Property Market

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With the current plethora of contradictory information regarding the property market and whether house prices are rising, falling or whatever, the general public could be forgiven for thinking they were being duped by various authorities, providers and other sources of market data. My very strong piece of advice here is this: When you are given a piece of information, donít just look at the information; look at the motivation behind the person or organisation that provided it. With the best intentions in the world, no individual or company is going to tell you something honestly and openly when the ramifications and implications of the information are strongly against their best interest. Two very clear examples are ëthe state of the property marketí and ëhouse pricesí. The state of the property marketÖ A short while back, it was reported by a certain ëauthorityí that the market was picking up, their supporting evidence being increased online traffic across the main property property websites, the main one quoted by the said authority being Rightmove which is, incidentally, the best and most powerful property marketing website by far. They concluded that the market was improving because more people were looking online at properties for sale.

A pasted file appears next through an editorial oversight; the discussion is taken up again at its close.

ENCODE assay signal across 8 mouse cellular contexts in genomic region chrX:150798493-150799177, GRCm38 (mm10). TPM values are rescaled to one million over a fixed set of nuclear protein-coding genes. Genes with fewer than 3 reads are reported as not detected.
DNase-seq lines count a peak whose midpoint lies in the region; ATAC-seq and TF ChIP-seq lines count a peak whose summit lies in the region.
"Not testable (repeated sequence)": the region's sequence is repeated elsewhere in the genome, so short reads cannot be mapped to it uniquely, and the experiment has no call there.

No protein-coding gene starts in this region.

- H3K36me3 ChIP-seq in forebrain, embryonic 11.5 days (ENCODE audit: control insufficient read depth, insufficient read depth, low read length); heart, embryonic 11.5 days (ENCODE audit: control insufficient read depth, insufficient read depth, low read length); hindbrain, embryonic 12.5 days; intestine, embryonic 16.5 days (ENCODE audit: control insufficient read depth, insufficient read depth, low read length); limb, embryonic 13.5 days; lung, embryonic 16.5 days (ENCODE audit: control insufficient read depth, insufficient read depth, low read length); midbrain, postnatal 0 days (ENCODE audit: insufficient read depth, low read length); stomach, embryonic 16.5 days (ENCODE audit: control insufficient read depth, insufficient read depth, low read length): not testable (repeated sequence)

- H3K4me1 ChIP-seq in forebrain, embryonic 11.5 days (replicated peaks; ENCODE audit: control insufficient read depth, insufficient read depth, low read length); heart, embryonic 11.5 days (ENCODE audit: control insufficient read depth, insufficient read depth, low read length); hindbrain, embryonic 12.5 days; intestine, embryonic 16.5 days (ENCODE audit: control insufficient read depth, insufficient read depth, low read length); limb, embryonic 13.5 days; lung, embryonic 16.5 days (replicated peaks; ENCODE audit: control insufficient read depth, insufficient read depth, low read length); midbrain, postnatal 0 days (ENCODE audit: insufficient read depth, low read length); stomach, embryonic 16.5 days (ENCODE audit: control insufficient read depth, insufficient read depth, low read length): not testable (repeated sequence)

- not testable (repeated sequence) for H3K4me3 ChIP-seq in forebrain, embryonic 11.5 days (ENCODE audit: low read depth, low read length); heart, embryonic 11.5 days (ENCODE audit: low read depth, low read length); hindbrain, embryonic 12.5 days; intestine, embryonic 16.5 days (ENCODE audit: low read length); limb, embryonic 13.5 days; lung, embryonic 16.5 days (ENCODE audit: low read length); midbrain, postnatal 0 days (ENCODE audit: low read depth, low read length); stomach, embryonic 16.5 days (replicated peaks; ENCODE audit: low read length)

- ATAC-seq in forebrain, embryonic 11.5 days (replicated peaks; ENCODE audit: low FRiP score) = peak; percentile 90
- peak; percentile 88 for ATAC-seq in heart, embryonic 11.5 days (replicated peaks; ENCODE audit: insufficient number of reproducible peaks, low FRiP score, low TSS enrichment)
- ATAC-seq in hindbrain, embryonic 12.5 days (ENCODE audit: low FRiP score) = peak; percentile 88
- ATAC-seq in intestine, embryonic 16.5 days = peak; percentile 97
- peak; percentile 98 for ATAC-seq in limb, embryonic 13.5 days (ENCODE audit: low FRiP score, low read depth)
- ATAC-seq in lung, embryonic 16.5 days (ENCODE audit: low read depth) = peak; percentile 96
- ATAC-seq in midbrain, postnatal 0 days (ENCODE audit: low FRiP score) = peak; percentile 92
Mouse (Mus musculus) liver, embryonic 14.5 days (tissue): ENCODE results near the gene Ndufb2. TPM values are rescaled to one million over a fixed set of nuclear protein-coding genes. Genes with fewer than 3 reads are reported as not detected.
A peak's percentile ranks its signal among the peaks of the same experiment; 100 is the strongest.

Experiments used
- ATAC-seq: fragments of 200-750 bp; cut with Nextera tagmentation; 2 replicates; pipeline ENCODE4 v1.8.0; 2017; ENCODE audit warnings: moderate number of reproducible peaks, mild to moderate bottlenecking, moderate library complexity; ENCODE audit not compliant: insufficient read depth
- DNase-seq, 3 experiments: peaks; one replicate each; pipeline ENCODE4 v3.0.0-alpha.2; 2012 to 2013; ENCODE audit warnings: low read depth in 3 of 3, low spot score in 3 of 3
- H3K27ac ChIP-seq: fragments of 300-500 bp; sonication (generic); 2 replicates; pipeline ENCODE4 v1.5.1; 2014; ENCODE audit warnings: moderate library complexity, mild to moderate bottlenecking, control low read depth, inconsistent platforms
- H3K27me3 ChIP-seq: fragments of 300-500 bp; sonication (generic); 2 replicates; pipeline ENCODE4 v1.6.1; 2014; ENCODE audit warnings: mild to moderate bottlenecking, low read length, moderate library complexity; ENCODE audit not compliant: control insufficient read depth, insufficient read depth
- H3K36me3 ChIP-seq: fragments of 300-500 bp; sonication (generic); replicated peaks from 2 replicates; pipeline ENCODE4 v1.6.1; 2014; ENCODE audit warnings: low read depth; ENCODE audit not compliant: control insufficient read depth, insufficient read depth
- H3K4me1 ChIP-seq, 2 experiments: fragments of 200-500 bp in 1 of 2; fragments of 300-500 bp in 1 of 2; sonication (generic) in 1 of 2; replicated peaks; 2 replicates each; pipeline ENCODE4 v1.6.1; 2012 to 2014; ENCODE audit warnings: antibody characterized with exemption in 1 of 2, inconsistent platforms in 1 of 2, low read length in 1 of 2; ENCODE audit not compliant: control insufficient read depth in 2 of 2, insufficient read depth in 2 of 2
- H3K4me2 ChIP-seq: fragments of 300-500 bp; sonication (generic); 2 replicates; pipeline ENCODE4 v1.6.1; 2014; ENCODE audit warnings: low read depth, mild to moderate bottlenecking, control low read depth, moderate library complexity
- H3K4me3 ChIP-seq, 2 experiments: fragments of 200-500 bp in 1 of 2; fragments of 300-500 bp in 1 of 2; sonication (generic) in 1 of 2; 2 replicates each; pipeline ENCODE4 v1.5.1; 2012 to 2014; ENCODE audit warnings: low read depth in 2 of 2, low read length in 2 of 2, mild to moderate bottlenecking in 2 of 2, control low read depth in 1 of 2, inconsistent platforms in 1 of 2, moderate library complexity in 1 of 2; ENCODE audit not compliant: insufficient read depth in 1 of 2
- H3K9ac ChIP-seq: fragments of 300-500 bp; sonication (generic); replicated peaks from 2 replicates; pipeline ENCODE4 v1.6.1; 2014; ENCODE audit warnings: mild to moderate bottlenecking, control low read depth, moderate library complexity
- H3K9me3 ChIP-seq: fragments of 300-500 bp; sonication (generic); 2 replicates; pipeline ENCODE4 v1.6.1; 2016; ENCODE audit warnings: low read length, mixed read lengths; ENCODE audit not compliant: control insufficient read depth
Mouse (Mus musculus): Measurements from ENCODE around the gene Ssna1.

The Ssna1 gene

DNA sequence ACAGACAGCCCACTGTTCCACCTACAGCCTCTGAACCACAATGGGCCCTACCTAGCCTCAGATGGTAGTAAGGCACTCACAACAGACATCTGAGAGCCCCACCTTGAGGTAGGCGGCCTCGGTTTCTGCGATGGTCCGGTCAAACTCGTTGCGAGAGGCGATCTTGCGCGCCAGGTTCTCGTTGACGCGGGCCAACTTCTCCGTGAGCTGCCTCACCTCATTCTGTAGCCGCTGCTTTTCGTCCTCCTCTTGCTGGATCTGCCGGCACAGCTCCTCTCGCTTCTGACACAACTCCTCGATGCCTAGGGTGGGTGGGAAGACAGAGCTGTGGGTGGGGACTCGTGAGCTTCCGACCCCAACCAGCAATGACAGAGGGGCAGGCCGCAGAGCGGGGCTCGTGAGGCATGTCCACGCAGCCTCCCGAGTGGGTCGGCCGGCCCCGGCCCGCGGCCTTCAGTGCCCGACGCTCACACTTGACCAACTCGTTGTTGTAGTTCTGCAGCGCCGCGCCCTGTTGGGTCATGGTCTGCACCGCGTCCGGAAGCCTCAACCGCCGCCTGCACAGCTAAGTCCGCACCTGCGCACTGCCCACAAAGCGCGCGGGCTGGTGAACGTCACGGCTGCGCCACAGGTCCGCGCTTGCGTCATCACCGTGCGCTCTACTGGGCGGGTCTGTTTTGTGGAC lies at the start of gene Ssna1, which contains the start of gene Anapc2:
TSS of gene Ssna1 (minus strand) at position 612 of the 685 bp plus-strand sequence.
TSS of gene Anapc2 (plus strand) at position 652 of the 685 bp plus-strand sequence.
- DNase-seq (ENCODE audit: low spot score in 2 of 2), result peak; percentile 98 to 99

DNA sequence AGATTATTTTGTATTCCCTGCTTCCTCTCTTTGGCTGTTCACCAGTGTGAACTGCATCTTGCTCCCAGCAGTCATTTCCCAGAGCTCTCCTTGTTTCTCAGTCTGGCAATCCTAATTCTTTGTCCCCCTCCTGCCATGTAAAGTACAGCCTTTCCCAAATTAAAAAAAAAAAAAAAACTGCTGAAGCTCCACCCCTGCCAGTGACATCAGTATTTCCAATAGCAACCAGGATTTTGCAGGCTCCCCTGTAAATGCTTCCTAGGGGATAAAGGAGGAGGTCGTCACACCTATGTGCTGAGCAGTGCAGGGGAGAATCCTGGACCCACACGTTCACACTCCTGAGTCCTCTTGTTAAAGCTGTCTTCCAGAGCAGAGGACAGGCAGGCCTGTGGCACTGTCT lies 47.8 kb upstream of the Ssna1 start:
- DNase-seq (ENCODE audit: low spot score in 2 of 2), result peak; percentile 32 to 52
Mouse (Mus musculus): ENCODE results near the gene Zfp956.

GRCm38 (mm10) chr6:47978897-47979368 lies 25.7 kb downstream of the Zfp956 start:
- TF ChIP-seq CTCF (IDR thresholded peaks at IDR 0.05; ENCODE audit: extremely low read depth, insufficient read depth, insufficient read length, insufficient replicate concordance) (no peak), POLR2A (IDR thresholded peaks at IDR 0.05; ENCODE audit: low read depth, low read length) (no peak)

This put me in mind of a lesson from a mentor, who happened to be a very successful retail businessman, whilst walking down Oxford Street a few years back that has stuck firm with me. I passed a comment regarding how well the shops were doing, given they were packed and the street was a bustling sea of shoppers. He cast a look of disdain my way, saying ìAre you joking, this is very worryingî as I returned a somewhat bemused look; ìHow many shopping bags do you see people carrying?î And the point isÖ No matter how many people are looking or window-shopping, it is being able to match ability to desire when it comes to making a purchase that drives sales. If you have neither or only either, no sale will take place. And so it is with regard to the property market Ö The portal figures apparently showed a 60% increase in online traffic, so-called buyers, giving the impression that many would-be purchasers were looking for a property to buy.

However, a closer, more detailed look at the activity of these purchasers revealed a far bleaker picture; the number of ëclick-throughsí was down to around 20-25%. In retail terms, thatís a staggering ratio of ëserious buyersí to ëbrowsersí (ëtyre kickersí to the car trade) of about one in six! Let me explainÖ CTR (click-through rate) is the key indicator of the state of the property market. In retail shopping terms, the process goes something like this: The customer:-Walks past shop window, browsing displays and noting pricesWalks into shop and looks more closely at various rangesTries on garments of particular interestDecides if garment a) meets their requirements and b) is affordableMakes purchase and concludes transaction, becoming garmentís new owner As a shop owner, clearly, the sole objective is to get the customer to point 5, using whatever sales & marketing means are available to increase the likelihood of them doing so.